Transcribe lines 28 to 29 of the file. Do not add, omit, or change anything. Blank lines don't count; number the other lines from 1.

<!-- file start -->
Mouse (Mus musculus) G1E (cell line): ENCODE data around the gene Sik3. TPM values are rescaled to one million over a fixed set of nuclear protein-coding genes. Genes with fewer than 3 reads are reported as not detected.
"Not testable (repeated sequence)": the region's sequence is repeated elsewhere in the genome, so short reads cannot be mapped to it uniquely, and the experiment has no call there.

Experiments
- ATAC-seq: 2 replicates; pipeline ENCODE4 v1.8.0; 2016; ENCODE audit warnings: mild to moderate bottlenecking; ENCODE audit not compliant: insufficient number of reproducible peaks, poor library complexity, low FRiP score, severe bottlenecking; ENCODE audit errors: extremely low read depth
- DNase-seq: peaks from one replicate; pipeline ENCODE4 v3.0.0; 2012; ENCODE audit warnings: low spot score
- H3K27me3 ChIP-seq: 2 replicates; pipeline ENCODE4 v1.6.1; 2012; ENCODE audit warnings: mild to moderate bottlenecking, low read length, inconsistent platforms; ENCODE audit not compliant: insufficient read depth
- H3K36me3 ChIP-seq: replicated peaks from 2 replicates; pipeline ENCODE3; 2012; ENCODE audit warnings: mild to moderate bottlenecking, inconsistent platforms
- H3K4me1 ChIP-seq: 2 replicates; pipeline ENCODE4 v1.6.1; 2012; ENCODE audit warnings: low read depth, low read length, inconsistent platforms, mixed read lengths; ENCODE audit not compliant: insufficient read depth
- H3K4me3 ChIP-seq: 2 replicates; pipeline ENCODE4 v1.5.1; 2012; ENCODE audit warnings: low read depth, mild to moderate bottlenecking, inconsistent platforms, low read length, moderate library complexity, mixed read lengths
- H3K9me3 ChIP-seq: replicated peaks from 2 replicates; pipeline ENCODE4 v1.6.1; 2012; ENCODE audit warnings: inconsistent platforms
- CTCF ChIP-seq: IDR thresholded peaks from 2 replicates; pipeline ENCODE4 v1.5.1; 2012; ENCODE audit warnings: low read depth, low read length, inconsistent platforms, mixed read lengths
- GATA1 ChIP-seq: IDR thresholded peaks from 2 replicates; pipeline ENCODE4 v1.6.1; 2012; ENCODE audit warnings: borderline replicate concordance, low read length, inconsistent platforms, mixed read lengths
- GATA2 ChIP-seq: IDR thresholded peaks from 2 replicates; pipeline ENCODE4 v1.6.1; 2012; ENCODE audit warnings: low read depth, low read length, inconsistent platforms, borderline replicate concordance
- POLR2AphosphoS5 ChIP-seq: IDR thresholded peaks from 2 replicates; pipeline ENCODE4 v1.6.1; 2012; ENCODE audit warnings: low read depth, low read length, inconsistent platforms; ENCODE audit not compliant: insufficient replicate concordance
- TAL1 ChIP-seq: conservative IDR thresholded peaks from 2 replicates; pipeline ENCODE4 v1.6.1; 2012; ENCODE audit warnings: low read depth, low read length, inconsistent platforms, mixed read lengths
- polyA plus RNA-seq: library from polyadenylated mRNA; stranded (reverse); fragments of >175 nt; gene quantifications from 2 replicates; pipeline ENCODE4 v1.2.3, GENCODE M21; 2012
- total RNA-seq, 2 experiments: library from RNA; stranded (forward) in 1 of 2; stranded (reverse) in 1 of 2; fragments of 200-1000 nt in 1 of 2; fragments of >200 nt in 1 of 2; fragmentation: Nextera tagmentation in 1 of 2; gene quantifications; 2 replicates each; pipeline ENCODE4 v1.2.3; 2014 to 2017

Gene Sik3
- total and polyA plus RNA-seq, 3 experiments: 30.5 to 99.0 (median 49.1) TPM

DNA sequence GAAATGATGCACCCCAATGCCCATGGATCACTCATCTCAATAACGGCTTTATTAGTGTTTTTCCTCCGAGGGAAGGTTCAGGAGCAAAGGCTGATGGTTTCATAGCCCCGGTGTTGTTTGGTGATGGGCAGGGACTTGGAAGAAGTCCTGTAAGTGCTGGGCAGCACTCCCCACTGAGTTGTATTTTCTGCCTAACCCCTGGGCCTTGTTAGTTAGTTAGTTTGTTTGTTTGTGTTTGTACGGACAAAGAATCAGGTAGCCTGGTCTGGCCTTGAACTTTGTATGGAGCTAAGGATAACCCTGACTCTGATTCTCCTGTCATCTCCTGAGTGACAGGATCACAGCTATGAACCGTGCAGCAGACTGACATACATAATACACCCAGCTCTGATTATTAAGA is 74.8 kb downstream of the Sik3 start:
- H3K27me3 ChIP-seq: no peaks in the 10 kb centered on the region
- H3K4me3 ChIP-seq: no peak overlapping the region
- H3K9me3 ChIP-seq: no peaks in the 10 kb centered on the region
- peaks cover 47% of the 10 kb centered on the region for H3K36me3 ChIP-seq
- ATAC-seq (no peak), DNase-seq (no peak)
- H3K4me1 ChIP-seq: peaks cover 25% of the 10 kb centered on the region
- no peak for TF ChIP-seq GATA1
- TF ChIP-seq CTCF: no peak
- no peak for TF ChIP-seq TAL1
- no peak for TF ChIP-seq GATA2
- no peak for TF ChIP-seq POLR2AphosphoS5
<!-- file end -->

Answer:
- TF ChIP-seq CTCF: no peak
- no peak for TF ChIP-seq TAL1